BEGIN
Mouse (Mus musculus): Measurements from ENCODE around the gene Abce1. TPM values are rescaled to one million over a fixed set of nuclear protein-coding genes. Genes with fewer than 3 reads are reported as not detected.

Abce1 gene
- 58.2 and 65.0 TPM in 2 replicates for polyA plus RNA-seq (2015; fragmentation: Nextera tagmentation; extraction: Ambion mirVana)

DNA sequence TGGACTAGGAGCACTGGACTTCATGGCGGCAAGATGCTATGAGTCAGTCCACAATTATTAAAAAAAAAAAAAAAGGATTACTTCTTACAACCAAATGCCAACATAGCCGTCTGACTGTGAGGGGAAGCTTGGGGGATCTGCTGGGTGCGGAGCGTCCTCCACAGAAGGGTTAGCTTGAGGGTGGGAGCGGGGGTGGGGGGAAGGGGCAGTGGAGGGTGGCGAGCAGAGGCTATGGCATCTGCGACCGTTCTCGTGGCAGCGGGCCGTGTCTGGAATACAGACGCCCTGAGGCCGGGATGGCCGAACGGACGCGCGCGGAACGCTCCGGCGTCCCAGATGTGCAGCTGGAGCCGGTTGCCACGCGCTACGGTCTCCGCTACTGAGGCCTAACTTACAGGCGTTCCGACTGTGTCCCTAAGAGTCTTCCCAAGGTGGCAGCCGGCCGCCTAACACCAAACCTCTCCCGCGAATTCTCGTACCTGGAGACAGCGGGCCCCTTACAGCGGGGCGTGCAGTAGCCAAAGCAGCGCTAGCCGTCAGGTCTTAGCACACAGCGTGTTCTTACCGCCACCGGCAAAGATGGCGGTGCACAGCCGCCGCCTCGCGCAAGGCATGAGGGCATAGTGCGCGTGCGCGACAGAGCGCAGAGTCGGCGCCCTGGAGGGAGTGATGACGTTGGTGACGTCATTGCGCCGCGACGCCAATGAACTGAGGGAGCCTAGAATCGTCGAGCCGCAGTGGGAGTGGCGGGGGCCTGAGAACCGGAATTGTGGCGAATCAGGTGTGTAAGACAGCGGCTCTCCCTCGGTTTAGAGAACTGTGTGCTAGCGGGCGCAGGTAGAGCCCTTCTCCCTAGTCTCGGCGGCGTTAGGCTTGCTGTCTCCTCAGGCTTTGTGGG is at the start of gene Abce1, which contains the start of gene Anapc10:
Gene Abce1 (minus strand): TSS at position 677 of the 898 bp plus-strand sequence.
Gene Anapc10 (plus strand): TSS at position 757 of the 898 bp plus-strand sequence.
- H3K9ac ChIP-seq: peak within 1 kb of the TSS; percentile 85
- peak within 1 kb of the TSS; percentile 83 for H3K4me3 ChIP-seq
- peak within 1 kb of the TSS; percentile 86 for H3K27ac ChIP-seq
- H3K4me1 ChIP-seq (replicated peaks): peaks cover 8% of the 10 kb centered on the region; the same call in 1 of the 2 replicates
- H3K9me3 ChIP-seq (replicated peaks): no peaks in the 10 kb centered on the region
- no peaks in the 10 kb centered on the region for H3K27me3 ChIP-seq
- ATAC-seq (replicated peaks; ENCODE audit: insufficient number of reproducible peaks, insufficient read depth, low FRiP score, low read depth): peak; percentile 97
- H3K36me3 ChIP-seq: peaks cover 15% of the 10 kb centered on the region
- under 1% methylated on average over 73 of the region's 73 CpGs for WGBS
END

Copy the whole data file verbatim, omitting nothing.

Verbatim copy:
Mouse (Mus musculus): Measurements from ENCODE around the gene Abce1. TPM values are rescaled to one million over a fixed set of nuclear protein-coding genes. Genes with fewer than 3 reads are reported as not detected.

Abce1 gene
- 58.2 and 65.0 TPM in 2 replicates for polyA plus RNA-seq (2015; fragmentation: Nextera tagmentation; extraction: Ambion mirVana)

DNA sequence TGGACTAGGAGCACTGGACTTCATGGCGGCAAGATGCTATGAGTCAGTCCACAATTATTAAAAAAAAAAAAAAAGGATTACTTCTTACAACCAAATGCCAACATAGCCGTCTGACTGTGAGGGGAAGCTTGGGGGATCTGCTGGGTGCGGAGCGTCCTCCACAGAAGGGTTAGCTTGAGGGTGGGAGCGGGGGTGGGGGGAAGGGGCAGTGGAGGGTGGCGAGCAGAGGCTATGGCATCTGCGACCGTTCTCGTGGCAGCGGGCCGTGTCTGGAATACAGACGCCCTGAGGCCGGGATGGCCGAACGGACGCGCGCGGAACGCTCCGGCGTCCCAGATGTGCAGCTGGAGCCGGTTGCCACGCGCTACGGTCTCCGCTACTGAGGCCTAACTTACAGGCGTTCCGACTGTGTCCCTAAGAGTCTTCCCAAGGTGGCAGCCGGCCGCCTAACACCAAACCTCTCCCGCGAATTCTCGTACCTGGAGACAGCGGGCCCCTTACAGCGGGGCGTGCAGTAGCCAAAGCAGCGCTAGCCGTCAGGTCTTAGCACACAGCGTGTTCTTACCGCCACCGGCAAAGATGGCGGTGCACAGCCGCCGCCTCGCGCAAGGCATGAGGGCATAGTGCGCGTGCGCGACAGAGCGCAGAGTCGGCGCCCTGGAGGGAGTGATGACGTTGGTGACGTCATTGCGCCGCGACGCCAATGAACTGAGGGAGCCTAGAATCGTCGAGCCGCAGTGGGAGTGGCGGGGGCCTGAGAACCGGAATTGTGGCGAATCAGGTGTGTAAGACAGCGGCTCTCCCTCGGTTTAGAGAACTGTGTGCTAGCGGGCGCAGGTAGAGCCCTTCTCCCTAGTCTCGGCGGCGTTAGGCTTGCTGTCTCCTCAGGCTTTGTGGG is at the start of gene Abce1, which contains the start of gene Anapc10:
Gene Abce1 (minus strand): TSS at position 677 of the 898 bp plus-strand sequence.
Gene Anapc10 (plus strand): TSS at position 757 of the 898 bp plus-strand sequence.
- H3K9ac ChIP-seq: peak within 1 kb of the TSS; percentile 85
- peak within 1 kb of the TSS; percentile 83 for H3K4me3 ChIP-seq
- peak within 1 kb of the TSS; percentile 86 for H3K27ac ChIP-seq
- H3K4me1 ChIP-seq (replicated peaks): peaks cover 8% of the 10 kb centered on the region; the same call in 1 of the 2 replicates
- H3K9me3 ChIP-seq (replicated peaks): no peaks in the 10 kb centered on the region
- no peaks in the 10 kb centered on the region for H3K27me3 ChIP-seq
- ATAC-seq (replicated peaks; ENCODE audit: insufficient number of reproducible peaks, insufficient read depth, low FRiP score, low read depth): peak; percentile 97
- H3K36me3 ChIP-seq: peaks cover 15% of the 10 kb centered on the region
- under 1% methylated on average over 73 of the region's 73 CpGs for WGBS